For whom Trump tolls?

Cecil Whig - - OPINION - Kathleen Parker

— Perus­ing the wires on a dead­line morn, I was struck by a con­stel­la­tion of in­tel­lec­tu­als strug­gling to trans­late the rel­a­tive mean­ings of Brexit, Don­ald Trump and the West’s pop­ulist surge against elites.

At least three bright fel­lows caught my eye: colum­nist Ross Douthat of The New York Times; Daniel Drezner, pro­fes­sor of in­ter­na­tional pol­i­tics at Tufts Univer­sity and a Washington Post blog­ger; and New Yorker writer Ge­orge Saun­ders. I’m grate­ful to each for his con­tri­bu­tion to this col­umn.

Study­ing the indigenous peo­ples is chin­stroking, good fun, no doubt about it. I like to dab­ble now and then my­self. But read­ing th­ese dissections of “the other” — mean­ing not Mus­lims but the mostly white Amer­i­cans who at­tend Trump ral­lies and who voted “leave” across the pond — sug­gests a clue in that the dis­till­ing process it­self sort of ex­plains what the writ­ers are try­ing to ar­tic­u­late.

This re­minds me of a ques­tion I was asked sev­eral years ago as a pan­elist at a na­tional ed­i­tors’ con­fab:

“Kathleen,” the mod­er­a­tor be­gan in a mus­tache-tweak­ing tone, “Do you think to­day’s jour­nal­ists are too elite for ‘or­di­nary Amer­i­cans’?”

“Ahem, well, I think the an­swer is im­plicit in the ques­tion,” I replied.

Of course, opinion writ­ers have to write about some­thing, don’t we? Thus, Douthat got things rolling with a re­cent col­umn ob­serv­ing that the left/right, lib­eral/con­ser­va­tive tem­plate is be­ing re­placed with a new di­vide. In West­ern democ­ra­cies, wrote Douthat, the di­vide will be be­tween glob­al­ists (whom he la­bels “cos­mopoli­tans,” even if, he says, they’re not re­ally) and na­tivists.

Dis­sect­ing Douthat’s dis­sec­tion, Drezner agreed up to a point, but sug­gested that one could as eas­ily re­place “na­tivist” with “old” and “cos­mopoli­tan” with “young.”

True enough. Older folks tend to like things the way they were “in the good ol’ days.” But Drezner’s point about the cos­mopoli­tan/young is true be­cause young peo­ple gen­er­ally tend to be more ad­ven­tur­ous and open to a larger world. This may be more true, how­ever, among ur­ban­ites and the ed­u­cated class who have had greater ex­po­sure to di­ver­sity, have trav­eled to exotic lo­cales, are flu­ent in eth­nic food, and may be more amenable to a glob­al­ist per­spec­tive.

In­deed, Drezner refers to a YouGov break­down of the Brexit vote: 75 per­cent of 18- to 24-year-olds voted to re­main, while only 39 per­cent of over-65 vot­ers did.

While we’re at it, why not break it down into ed­u­cated vs. poorly ed­u­cated, not that all Trump vot­ers are un­e­d­u­cated. And cer­tainly not that ed­u­cated peo­ple are nec­es­sar­ily smart or wise. But it was Trump, re­fer­ring to his fans, who said, “I love the poorly ed­u­cated.” When was the last time you heard a pres­i­den­tial can­di­date say that?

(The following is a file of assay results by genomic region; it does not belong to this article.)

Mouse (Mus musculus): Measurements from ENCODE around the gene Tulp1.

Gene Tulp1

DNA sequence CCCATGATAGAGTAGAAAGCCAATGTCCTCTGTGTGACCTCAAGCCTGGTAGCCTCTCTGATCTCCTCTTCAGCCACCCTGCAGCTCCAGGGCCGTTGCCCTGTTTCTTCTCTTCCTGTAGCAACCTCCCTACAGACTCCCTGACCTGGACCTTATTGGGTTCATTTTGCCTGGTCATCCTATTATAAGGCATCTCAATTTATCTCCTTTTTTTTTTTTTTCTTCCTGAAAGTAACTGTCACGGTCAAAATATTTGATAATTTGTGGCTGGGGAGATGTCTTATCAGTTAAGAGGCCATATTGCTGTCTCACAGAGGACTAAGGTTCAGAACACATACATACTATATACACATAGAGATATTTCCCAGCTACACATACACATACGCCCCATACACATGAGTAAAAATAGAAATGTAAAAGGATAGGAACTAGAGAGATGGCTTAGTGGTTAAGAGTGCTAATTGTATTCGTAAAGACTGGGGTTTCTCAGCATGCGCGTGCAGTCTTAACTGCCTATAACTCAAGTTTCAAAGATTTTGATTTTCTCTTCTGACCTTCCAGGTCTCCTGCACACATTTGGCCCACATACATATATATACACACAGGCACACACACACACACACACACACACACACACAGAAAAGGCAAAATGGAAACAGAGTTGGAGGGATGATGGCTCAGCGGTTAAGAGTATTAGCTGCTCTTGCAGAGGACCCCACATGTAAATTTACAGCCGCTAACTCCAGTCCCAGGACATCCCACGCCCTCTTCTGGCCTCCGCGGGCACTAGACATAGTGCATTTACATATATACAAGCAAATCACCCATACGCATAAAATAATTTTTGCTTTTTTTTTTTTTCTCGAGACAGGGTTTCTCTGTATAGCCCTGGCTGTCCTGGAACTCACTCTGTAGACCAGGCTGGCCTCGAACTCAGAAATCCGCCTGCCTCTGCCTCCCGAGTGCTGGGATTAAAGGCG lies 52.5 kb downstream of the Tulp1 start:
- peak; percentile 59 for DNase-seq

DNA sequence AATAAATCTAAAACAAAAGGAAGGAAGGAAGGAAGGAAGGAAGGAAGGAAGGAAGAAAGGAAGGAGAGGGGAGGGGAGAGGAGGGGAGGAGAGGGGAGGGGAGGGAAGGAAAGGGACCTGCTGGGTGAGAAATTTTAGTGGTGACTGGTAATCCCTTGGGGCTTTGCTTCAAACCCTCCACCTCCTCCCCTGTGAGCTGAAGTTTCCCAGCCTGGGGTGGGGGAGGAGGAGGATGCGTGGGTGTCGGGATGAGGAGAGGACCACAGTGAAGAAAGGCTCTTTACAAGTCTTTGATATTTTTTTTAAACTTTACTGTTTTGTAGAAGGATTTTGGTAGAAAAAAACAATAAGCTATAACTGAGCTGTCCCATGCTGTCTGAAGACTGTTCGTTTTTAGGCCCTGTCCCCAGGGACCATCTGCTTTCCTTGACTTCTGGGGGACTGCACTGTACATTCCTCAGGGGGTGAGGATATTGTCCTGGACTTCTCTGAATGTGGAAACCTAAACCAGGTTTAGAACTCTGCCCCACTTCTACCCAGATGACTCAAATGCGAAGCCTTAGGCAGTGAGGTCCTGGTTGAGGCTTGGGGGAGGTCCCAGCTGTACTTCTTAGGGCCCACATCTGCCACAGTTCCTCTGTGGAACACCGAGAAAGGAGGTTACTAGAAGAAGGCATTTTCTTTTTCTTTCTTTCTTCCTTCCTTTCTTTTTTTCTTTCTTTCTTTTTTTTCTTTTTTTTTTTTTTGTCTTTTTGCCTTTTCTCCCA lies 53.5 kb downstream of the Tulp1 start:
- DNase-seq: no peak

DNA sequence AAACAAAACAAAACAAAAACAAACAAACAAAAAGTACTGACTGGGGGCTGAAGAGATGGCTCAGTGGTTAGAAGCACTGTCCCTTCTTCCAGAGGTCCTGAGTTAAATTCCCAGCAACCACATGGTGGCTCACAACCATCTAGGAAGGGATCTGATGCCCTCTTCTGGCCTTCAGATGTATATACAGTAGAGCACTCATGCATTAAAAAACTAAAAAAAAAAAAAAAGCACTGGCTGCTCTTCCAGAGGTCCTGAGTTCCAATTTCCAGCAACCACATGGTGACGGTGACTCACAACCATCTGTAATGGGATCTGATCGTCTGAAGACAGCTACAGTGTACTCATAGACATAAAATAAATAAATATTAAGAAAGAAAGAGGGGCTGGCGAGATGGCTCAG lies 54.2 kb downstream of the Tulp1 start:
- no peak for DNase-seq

Douthat’s main point, which I’ve nec­es­sar­ily re­duced to a mere tea­spoon of sauce (or, God will­ing, a soup­con), was ba­si­cally that cos­mopoli­tans don’t un­der­stand peo­ple be­yond their cir­cuit of fel­low pro­fes­sion­als and, cru­cially, talk only to each other in es­sen­tially non-di­verse ways. Also true.

Wrap­ping up my morn­ing menu was Saun­ders’ amus­ing romp through Trum­p­land to learn just who th­ese peo­ple are who sup­port Trump. He came as a re­porter but seems more like an an­thro­pol­o­gist on a vir­gin foray into the “out yon­der.” He might as well have been study­ing the mat­ing rit­u­als of honey bad­gers. Per­haps he was!

Reel­ing from snarling con­fronta­tions be­tween Trump­ies and pro­test­ers, Saun­ders es­caped across the av­enue to an “Old Mex­ico”-themed mini-mall where, to his sur­pris­ing so­lace, a wed­ding was about to be­gin, fea­tur­ing brides­maids prom­e­nad­ing, each with a dog on a leash and wear­ing a tutu. As re­al­ity goes, I’d take the lat­ter, too.

Over the next many months, mil­lions more words will be ded­i­cated to sum­ma­riz­ing the hearts and minds of Brex­iters and Trump­ists, none of whom will likely read the words they in­spired. Or, if they do, they’ll feel fur­ther val­i­dated in their mis­sion to elect Trump. Be­sides, they know who they are and what they’re up to, which I can say with some au­thor­ity hav­ing ac­tu­ally lived among “or­di­nary Amer­i­cans.”

High on the list is stick­ing it to guys who like to ride their horses high, sneer­ing down their mois­tur­ized noses, note­books aloft and pens poised in the be­lief that you need a th­e­saurus and a graph­ing app to un­der­stand hu­man na­ture.

Trump, by con­trast, treats them with re­spect. He may be a pompous, ar­ro­gant, bom­bas­tic ass, but he’s their ass and, most im­por­tant, they share a com­mon en­emy — the rest of us.

You can take that sum­ma­tion to the bank — and put a tutu on it.

Kathleen Parker is a syn­di­cated colum­nist. Con­tact her at kath­leen­parker@wash­post.com.

WASHINGTON

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